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# LMM in JASP: factor coding

Hello!

I have ventured lmm with JASP: it is absolutely amazing!

But I have a question about factor coding. As far as I know, it is a dummy coding. How does it specify the contrasts of a factor with 3 levels (say, color: red, blue and green)? I run a full model of a such a factor + several continious (say, age) and categorical variables (luckily with only 2 levels:), say, gender), and the outcome shows me the following:

Color (1) Estimate SE...etc

Color (2) Estimate SE etc....

Color (1) * Age Estimate SE etc...

Color (2) * Age Estimate SE etc...

Color (1) * Gender Estimate SE etc...

How do I interpret Color (1) and Color (2) and the respective interactions? What is compared to what?

• Hi Katharina,

The analysis uses sum contrast coding for categorical (nominal / factors, ordinal) predictors (in contrast to R which uses dummy encoding by default). This scheme is used for better interpretability of models with interactions. However, the fixed and random effects estimates will differ from those obtained from R with default settings. We advise using the 'Estimated marginal means' section for obtaining mean estimates at individual factor levels. For comparing the mean estimates, you can use the contrasts option.

For example, if you are interested in the mean estimates of different colors, you can add the Color variable into 'Selected variables' box in 'Estimated marginal means'. Similarly, you can add the Gender variable as well and obtain mean estimates for each combination of Gender and Color. If you want to compare those estimates, you can click on 'Specify contrasts' and set the comparisions you are interested in. Setting .5 for one of the colors and -.5 for another one will create a test for the difference between estimated means of each color.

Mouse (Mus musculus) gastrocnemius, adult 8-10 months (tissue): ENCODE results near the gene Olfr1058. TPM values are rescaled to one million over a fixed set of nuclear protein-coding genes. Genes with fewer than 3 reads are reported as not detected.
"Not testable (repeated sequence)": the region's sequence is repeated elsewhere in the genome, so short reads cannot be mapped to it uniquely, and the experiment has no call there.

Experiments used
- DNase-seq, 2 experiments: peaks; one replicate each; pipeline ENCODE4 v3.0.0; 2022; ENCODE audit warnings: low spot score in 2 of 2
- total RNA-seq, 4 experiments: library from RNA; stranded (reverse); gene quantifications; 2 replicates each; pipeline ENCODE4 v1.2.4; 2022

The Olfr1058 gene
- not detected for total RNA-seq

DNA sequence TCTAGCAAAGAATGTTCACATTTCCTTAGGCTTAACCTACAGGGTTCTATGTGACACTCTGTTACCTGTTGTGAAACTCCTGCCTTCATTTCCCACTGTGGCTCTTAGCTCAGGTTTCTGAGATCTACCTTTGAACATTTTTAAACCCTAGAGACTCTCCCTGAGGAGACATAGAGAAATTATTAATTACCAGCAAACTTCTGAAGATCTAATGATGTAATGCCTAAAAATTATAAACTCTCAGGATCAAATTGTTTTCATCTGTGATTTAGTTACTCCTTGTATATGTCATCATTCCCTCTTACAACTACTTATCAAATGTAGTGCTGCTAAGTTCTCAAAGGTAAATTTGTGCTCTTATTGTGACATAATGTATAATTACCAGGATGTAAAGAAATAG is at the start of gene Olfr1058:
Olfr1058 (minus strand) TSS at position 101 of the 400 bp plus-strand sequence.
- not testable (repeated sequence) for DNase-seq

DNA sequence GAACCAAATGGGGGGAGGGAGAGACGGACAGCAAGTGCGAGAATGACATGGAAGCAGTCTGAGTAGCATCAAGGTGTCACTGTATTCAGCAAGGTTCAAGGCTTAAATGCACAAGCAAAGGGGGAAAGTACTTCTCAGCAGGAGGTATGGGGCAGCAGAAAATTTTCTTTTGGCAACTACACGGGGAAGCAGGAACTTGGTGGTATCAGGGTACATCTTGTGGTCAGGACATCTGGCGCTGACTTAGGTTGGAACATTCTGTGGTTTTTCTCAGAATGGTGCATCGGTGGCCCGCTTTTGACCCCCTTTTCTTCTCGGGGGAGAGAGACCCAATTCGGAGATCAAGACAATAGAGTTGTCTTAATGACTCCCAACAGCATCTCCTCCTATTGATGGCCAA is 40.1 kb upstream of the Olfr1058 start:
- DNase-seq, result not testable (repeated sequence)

Cheers,

Frantisek

• edited October 2020

Thank you for your quick answer. This is all clear. I still do not understand what

Color (1) Estimate SE...etc

Color (2) Estimate SE etc...

would mean

Is Color (1) and Color (2) - a contrast between all and red and blue or something else? Beacuse usually you would then have Color1, Color 2 and Color 3, if you compare to grand mean?

How should I interpret that: Color (1) had a significant effect on Y. But what is Color (1)?

• If you have a factor with more than two levels (such as your color) our recommendation is that you do not interpret the estimates of the model directly (so to answer your question: you don't). This holds for both the classical (which I assume you have used) and Bayesian LMMs.

Instead, you (a) inspect the omnibus test. If they show a (say) significant interaction of color and age you do (b) what Frantisek suggests and use either the 'Estimated marginal means' functionality or the 'Estimated trends' option. The former allows you to test for the effect of color for different values of age whereas the later allows you to look at the different slopes of age for the different colors.

• Ok, thank you!

It does get complicated when one has many factors :)

But so I thought...